|Publication number||US6569252 B1|
|Application number||US 09/609,283|
|Publication date||May 27, 2003|
|Filing date||Jun 30, 2000|
|Priority date||Jun 30, 2000|
|Also published as||US6742530, US20030066540|
|Publication number||09609283, 609283, US 6569252 B1, US 6569252B1, US-B1-6569252, US6569252 B1, US6569252B1|
|Inventors||Krishna G. Sachdev, James N. Humenik, Chon Cheong Lei, Glenn A. Pomerantz|
|Original Assignee||International Business Machines Corporation|
|Export Citation||BiBTeX, EndNote, RefMan|
|Patent Citations (19), Referenced by (32), Classifications (39), Legal Events (5)|
|External Links: USPTO, USPTO Assignment, Espacenet|
The present invention relates generally to a new apparatus and method of semi-aqueous solvent cleaning of paste processing residue from substrates. More particularly, the invention encompasses an apparatus and a method that utilizes a semi-aqueous solvent cleaning method for cleaning of paste residue from screening objects comprising the use of at least one propylene-glycol alky-ether solvent.
In the fabrication of multilayer ceramic (MLC) substrates for packaging semiconductor devices, conductive metal patterns are screened onto individual ceramic green sheets by printing, such as, extrusion printing, which uses metal mask, such as, Mo, Ni, or Cu, which are placed in contact with the green sheet, or by screen printing, which involves paste squeegee using mesh mask or emulsion mask. After screening, the green sheets are assembled and aligned, and laminated, followed by sintering operation to form multilayer ceramic substrate having internal metallurgy for mounting and interconnecting a plurality of integrated circuit semiconductor devices.
For advanced ground rule electronic packaging structures requiring to print closely spaced conductive metal patterns on a substrate, the screening masks used have highly dense fine dimension etched features. Under certain conditions such screening masks may have the problem of paste residue entrapment in the mask features in addition to a surface residue when the paste is screened to deposit conductive pattern on green sheets. This requires that the metal mask be cleaned after one or more screening passes to eliminate/minimize the possibility of defects in a subsequently screened pattern. Any defects in the screened paste pattern replicates into the final product causing yield loss.
Conductive pastes used in screening processes for delineation of wiring and/or via metallurgy, and I/O pad (input-output) patterns comprise metal particles dispersed in an organic binder and solvent vehicle along with wetting agents, dispersants/surfactants, plasticizers, and other additives, such as, thickening agents, antioxidants, and coloring agents which are all well known in the fabrication of electronic components.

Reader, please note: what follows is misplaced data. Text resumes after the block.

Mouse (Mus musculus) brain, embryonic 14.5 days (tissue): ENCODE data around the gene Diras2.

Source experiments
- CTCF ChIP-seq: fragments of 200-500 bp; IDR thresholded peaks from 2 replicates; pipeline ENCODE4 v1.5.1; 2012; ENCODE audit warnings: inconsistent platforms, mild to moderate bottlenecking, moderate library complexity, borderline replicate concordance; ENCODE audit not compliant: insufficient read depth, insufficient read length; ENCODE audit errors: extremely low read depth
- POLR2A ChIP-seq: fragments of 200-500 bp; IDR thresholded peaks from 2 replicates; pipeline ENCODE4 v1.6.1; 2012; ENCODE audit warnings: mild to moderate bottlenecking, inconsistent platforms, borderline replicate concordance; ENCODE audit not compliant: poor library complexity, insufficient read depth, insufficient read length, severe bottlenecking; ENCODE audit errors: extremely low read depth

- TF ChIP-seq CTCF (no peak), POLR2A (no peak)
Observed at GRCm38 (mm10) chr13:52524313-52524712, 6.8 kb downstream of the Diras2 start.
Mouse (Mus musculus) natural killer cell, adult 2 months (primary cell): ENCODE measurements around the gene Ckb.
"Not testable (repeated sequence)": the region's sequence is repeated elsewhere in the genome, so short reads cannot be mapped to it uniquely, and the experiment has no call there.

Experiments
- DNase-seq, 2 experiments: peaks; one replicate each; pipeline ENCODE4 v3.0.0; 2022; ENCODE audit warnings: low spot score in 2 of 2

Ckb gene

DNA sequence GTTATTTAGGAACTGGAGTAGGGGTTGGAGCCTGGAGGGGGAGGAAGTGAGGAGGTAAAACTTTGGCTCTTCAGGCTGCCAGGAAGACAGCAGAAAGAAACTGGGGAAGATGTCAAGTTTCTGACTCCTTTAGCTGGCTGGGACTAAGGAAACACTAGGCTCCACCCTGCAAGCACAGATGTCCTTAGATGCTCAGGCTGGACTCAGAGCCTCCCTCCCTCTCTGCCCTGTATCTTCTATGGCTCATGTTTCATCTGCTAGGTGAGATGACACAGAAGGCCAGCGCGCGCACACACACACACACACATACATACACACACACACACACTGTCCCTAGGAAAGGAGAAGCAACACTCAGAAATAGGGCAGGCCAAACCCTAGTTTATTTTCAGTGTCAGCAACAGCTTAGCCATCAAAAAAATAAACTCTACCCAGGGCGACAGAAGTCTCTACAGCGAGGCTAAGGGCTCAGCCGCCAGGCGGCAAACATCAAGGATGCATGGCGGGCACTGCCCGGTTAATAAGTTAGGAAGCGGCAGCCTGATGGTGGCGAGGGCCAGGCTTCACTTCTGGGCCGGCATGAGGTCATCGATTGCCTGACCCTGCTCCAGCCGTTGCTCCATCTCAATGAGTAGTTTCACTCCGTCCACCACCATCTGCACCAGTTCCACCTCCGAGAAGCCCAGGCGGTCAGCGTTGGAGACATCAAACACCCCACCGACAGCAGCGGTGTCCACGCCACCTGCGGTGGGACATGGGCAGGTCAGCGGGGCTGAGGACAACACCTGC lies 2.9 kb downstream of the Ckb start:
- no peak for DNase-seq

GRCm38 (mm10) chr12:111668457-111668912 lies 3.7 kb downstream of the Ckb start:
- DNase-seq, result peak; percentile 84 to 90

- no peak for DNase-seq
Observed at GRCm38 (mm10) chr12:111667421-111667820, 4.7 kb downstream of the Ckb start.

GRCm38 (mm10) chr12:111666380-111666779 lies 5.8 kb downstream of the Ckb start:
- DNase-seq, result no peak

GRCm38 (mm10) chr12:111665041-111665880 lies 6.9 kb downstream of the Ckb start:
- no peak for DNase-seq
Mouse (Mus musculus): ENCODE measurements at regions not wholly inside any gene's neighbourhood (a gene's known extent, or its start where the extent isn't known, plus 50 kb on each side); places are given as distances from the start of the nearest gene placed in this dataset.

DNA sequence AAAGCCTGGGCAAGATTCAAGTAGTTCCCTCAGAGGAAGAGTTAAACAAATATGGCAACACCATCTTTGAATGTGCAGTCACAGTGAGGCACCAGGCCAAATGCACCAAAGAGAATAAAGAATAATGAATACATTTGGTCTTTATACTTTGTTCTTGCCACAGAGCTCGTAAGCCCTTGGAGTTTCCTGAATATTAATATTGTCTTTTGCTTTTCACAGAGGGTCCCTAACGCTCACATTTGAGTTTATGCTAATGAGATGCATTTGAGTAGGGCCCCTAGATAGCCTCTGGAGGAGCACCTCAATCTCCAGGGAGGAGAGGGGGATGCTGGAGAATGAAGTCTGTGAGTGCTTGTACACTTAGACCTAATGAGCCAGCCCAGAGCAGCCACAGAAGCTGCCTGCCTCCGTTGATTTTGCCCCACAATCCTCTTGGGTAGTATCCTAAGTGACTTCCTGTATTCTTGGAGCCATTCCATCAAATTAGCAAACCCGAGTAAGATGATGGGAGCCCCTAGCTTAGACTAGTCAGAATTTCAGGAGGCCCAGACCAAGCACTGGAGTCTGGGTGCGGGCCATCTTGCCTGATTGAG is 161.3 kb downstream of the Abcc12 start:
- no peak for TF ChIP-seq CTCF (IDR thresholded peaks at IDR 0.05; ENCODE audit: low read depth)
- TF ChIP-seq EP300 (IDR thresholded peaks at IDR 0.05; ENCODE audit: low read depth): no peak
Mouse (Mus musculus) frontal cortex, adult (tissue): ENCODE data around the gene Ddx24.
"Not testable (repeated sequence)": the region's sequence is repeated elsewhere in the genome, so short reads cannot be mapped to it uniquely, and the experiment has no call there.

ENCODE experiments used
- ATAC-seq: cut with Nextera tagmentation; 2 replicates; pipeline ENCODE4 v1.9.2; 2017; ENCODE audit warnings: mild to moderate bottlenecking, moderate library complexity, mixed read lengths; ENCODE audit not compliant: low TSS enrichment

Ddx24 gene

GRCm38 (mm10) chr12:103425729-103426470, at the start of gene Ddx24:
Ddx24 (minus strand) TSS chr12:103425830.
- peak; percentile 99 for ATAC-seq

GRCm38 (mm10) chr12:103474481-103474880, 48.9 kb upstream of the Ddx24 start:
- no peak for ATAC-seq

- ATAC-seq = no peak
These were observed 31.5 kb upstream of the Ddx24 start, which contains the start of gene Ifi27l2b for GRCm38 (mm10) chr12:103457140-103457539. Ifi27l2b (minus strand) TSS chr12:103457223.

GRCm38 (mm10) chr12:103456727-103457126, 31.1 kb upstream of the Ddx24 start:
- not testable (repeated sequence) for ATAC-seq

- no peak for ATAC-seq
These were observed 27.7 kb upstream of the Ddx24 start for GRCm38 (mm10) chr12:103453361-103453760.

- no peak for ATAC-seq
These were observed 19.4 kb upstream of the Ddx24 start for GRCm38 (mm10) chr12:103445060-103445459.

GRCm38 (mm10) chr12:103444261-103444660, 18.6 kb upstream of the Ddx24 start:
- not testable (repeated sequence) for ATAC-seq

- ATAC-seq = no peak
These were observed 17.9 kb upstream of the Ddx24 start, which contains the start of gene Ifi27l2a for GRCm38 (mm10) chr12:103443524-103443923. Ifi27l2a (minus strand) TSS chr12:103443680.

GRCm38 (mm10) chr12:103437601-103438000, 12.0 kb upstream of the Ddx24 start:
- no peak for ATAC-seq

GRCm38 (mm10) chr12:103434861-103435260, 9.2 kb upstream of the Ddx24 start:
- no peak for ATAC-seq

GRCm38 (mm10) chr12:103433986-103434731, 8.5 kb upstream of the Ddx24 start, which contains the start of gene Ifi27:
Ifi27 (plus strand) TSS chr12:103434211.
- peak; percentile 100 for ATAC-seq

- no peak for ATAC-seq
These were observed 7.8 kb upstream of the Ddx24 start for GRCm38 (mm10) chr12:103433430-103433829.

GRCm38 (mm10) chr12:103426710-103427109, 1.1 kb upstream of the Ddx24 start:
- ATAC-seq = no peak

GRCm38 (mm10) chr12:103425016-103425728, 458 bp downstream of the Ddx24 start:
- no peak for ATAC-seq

Most commonly used conductive pastes in multilayer ceramic fabrication are based on molybdenum or tungsten metal powder dispersed in an organic polymer binder, such as, for example, ethyl cellulose, polymethyl methacrylate, and the like, or poly-hydrocarbon based thermoplastic resins dissolved in a high boiling solvent system.
Conductive pastes that are typically used for screening processes in multilayer ceramic comprise molybdenum, copper, tungsten, nickel, gold, tin, and the like. Because of the variety and complex chemical make-up of metal/polymer composite pastes, it is required that the mask cleaning medium and process selected be such that it provides complete and efficient cleaning of all types of pastes from screening masks and associated equipment, such as, extrusion heads or paste nozzles, etc.
Solder pastes commonly used in electronic assembly processes for interconnections constitute eutectic alloys, specifically, Pb—Sn, Bi—Sn, In—Sn, and related powder alloys dispersed in an organic carrier. Solder paste application onto substrates for component attachment is done by screen printing through a screen stencil, for example, stainless steel stencil, or by the dispense method. Various solder paste formulations constitute a eutectic alloy dispersed in an organic carrier, for example, a solvent, rheology modifier, fluxing agent, such as, rosin based flux. It is important to clean solder paste residue from metal mask stencils, especially in the case of ultra-fine pitch BGA (Ball Grid Array) attachment to assure defect-free printing on substrate metal pads and thus eliminate solder defects.
Traditionally used cleaning solvents for cleaning/degreasing purposes in many industrial and consumer product applications include aromatic hydrocarbons, chlorinated solvents, typically, 1,1,2-trichloroethylene, perchloroethylene, methylene chloride, and fluorochlorocarbons as CFC-113, and CFC-112. The chlorinated solvents were especially preferred because they are non-flammable, i.e., have no flash point, and are highly effective solvents.